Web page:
The benefits are huge of course - agricultural land being worked again and the UK becoming a self-sufficient purveyor of its own food (and you can't tell me there's no demand for that when the "local food movement" is gaining momentum). People who may originally thought of gardening, animal husbandry, working on equipment, building by hand, etc as merely "hobbies" as they needed to work their nine-to-five in the City to stay alive could instead do something they loved. Farmers could be paid not just to keep their land idle and fallow, but to act as farm mentors to communities and show them the tricks of the trade which aren't in the agricultural books; they could even hand on their own farms to communities which they would teach themselves if they had no children willing to take on the job (and most don't - it doesn't pay enough). As a disabled person, I could finally have a "real job" that people might accept as being work as I have done this sort of thing before - I know how to spin, make soap, make bread, cook on a wood stove, brew beer and wine, make butter...on and on, but what prevents me from doing it now is almost all communities are looking for healthy 30-somethings with jobs outside of the farm as the land-prices are too high to just jump in and get started. The "multiculturalism" hit that Cameron plays up would finally be kicked as people from different backgrounds would join together provided they had a willingness to do so - and as a multiracial purple-haired chick living in New Forest for a few years I can tell you that the community accepted us readily when they realised we weren't the druggies or satanists they may have previously thought we were (having a really cute baby and paying our tab at the pub helped!)
In my mind, it works - and granted, I'm well aware that I'm not an economist, a big-plantation style farmer, or a sociologist. But then neither were the people on these communities. I know that it is A Change - and a rather big one, and one thing I know for a fact is how much British people hate change. I'm aware there will be arguments that the land isn't free and still needs to be paid for (yes, when a farm goes into administration the only people owed are the banks, and sorry but a government subsidy should be able to deal with that). Or that what we need is land for more housing - yes, true, but building weekend homes in the middle of nowhere is not a solution for that. Then there's the "commie" thing again: well that's just reactionary language to get people to knee-jerk at something you don't want to have to do. It gets quoted a lot both here and in the US and it's ridiculous. If anything, what we're talking is more like a feudal system with the government being the "lords" and that sort of system has been on this soil for thousands of years.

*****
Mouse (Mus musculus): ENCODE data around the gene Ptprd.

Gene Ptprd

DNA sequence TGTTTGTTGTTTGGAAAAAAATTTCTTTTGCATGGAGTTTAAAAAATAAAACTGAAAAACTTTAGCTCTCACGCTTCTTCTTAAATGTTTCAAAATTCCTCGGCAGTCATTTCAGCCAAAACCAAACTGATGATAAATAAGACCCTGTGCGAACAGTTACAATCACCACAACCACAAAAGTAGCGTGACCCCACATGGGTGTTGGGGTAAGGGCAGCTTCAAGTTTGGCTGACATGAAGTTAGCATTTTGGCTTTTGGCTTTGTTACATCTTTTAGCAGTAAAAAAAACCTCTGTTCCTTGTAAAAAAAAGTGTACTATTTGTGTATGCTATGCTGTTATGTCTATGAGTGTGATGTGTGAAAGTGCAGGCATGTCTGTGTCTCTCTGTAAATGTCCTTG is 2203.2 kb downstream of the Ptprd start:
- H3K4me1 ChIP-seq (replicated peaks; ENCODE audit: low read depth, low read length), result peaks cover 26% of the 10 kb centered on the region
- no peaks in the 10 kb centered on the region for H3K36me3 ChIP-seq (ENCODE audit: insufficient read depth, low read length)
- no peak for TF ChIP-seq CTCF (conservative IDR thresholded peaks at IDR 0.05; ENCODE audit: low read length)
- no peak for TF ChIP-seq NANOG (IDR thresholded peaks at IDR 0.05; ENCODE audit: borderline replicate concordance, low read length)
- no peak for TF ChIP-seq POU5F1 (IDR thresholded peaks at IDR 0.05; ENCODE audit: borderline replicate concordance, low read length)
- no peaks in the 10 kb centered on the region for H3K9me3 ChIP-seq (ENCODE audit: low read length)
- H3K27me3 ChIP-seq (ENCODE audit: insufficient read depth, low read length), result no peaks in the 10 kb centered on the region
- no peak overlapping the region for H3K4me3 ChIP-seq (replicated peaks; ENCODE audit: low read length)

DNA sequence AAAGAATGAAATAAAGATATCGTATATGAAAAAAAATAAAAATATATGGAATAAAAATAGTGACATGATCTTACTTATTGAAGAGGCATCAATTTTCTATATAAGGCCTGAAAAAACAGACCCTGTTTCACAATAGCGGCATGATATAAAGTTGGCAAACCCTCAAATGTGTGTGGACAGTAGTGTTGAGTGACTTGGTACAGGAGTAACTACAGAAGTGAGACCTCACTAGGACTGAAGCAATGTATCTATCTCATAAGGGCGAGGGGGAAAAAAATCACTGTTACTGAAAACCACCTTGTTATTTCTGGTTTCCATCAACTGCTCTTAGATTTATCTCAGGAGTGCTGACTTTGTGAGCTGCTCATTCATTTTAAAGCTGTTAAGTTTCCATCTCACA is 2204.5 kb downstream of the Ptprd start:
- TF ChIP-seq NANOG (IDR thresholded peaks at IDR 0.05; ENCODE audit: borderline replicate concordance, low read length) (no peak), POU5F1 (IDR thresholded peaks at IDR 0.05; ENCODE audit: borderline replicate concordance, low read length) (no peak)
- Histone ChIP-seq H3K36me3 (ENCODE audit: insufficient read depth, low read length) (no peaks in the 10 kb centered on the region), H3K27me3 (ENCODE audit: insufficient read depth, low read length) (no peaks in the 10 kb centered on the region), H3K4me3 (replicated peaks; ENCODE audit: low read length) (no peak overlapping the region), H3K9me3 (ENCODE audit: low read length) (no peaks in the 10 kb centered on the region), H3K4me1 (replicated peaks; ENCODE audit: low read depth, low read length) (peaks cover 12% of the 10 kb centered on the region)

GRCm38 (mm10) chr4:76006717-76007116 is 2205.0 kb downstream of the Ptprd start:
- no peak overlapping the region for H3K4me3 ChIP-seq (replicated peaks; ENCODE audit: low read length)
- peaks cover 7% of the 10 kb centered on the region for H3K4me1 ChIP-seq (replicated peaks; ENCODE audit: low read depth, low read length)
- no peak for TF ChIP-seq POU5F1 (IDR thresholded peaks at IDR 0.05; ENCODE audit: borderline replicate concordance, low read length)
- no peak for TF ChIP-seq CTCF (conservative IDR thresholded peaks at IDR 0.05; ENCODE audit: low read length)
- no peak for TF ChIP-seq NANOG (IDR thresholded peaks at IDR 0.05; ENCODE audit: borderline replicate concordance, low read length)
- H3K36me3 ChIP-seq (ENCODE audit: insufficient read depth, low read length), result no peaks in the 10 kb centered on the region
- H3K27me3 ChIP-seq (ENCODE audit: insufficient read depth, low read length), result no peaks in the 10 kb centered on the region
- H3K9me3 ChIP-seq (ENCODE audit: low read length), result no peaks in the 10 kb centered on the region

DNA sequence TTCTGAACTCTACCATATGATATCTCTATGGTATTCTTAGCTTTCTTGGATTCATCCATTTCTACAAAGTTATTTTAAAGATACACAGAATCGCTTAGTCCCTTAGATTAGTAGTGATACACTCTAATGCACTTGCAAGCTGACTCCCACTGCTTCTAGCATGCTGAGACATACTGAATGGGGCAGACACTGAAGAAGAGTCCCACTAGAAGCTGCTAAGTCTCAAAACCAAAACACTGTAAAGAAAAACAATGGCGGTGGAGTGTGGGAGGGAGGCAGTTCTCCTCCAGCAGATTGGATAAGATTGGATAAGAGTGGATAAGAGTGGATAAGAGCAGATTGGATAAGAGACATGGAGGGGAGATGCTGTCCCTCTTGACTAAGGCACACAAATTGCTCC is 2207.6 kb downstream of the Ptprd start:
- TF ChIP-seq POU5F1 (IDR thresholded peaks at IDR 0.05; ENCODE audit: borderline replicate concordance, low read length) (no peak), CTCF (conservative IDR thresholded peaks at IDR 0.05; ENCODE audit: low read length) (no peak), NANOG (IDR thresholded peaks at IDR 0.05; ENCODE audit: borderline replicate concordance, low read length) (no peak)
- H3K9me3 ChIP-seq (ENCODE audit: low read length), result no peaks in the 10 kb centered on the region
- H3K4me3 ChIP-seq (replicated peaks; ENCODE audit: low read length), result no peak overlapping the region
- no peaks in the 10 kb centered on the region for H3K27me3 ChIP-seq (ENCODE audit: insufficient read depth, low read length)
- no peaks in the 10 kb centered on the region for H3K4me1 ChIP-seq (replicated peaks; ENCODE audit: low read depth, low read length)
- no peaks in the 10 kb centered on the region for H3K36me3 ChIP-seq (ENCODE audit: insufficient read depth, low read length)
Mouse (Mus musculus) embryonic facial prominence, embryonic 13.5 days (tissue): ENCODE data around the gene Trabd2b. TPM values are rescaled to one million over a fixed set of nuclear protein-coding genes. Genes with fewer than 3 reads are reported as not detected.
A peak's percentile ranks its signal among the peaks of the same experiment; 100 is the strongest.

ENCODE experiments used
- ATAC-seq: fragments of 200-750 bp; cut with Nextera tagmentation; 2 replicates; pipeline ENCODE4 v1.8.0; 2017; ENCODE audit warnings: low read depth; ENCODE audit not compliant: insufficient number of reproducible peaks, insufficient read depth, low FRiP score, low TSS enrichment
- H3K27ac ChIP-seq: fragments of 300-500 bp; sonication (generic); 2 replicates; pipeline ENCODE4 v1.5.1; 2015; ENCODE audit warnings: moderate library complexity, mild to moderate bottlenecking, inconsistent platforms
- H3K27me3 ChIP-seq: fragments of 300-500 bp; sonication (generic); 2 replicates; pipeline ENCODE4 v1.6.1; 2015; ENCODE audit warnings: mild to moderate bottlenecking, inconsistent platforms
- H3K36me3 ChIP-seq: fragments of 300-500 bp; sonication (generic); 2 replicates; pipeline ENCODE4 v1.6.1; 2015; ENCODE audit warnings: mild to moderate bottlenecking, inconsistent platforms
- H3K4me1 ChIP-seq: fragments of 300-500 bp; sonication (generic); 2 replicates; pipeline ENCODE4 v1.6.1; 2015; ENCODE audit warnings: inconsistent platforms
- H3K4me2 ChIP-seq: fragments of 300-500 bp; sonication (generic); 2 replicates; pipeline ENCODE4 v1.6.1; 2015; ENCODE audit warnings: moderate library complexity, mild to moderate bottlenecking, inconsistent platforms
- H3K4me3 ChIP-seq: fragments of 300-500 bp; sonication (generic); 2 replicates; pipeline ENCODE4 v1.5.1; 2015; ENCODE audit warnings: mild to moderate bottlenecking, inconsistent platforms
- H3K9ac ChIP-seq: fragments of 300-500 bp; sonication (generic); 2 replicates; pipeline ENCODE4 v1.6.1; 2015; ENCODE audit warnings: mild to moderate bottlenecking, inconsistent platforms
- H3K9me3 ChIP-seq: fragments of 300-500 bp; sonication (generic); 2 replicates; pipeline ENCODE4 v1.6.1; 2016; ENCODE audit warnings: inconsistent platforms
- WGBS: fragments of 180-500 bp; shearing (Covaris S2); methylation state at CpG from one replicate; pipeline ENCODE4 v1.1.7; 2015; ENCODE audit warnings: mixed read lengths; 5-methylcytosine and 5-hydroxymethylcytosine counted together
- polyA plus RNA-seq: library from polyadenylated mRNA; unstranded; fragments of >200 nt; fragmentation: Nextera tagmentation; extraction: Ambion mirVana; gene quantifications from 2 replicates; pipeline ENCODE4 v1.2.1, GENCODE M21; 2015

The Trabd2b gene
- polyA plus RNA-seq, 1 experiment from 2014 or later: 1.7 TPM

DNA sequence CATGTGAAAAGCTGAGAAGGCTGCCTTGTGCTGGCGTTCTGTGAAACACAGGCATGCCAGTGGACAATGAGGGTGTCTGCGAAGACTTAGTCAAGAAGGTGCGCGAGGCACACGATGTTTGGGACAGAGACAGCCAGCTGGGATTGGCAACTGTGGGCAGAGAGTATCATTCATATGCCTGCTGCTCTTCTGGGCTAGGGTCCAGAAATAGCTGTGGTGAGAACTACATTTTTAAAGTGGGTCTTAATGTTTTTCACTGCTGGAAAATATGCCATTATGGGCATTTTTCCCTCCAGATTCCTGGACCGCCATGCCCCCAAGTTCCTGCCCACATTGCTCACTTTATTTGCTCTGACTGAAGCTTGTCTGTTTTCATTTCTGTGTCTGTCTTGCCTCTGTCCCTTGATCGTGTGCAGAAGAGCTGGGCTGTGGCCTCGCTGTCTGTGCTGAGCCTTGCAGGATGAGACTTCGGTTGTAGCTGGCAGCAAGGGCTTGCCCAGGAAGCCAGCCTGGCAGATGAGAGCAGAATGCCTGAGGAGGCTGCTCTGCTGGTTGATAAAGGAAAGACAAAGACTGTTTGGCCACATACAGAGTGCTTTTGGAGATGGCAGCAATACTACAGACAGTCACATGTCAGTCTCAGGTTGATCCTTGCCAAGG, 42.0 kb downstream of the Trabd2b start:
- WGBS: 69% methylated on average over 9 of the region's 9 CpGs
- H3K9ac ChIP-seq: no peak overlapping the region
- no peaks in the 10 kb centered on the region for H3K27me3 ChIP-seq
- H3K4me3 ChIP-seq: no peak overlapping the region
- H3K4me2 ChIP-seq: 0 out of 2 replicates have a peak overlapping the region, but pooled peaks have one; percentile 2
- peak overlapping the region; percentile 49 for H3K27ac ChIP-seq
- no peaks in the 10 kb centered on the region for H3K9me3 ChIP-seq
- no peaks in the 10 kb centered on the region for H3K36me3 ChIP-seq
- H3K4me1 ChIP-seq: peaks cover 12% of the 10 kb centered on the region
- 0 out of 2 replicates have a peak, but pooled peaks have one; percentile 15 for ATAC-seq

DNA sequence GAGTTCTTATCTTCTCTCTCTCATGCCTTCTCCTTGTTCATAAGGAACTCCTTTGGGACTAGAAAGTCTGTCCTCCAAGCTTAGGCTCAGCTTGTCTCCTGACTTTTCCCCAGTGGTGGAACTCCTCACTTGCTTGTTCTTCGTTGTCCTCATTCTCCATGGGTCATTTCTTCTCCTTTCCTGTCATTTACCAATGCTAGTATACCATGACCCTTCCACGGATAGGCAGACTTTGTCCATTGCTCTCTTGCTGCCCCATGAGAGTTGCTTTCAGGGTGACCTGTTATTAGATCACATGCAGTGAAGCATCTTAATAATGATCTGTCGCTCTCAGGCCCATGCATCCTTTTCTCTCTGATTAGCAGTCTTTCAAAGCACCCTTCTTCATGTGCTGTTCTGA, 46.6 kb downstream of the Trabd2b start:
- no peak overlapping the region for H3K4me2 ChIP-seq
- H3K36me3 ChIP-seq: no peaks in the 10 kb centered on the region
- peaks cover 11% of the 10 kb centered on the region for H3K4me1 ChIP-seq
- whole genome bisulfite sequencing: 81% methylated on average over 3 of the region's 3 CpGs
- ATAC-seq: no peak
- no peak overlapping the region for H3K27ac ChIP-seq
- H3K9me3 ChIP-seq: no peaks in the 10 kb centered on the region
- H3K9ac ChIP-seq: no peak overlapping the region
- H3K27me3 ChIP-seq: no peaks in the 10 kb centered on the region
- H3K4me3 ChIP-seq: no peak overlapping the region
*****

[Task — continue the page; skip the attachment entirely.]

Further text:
The fact is the current economic model which came into being over the past 200 years is unravelling, and fast. There are people who want to work - disabled, redundant, what have you - and yet can't as there's no jobs. There are long-abandoned farms which due to planning-permission bureaucracy are never going to be anything else but farms and therefore will stay abandoned and dormant for years. We keep running short of food in this country because we import a lot of it and the crops are failing in Europe and round the world due to major changes in climate.
If the British people pride themselves so much on being an island and staying insular, then it seems to me they need to start thinking about how to encourage that, and not keep importing every single thing they want or need. We need to make advancements in figuring out how to be more self-sufficient. The means are here and the willingness as well (good gods, do a search for homesteads/intentional communities and you'll see how many people there are who are willing to get involved, but are held back due to massive land prices).
I know there are a bunch of textbook reasons why this isn't an easy or immediately-financially-viable thing to do. I know that land-greed is a major issue in the UK and if the government can just start handing land over to needy folk (as the Powers will try to interpret to their own ends) then there will be an uprising of corporate bods who were hoping to turn that stretch of farmland into another rapid-devaluation suburbia. I know that locals get weirded out by the idea of communities as they're plagued by the idea of "dirty travellers" and "druggie hippies" as the only people who are interested in that sort of lifestyle. I know that the apple industry collapsed because supermarkets wanted either red or green apples, not apples that looked like both, and eggs are brown here because the marketing team thought they looked more "rustic" and they sell better than white eggs. I get that, I do. But at the same time the way things are going, the economy as we know it is collapsing, and since the government keeps asking for "alternatives" I don't know why they can't just take a chance on a pilot community and see what happens.
So I guess...I have to wonder and ask "Why not? After all, what is there to lose?"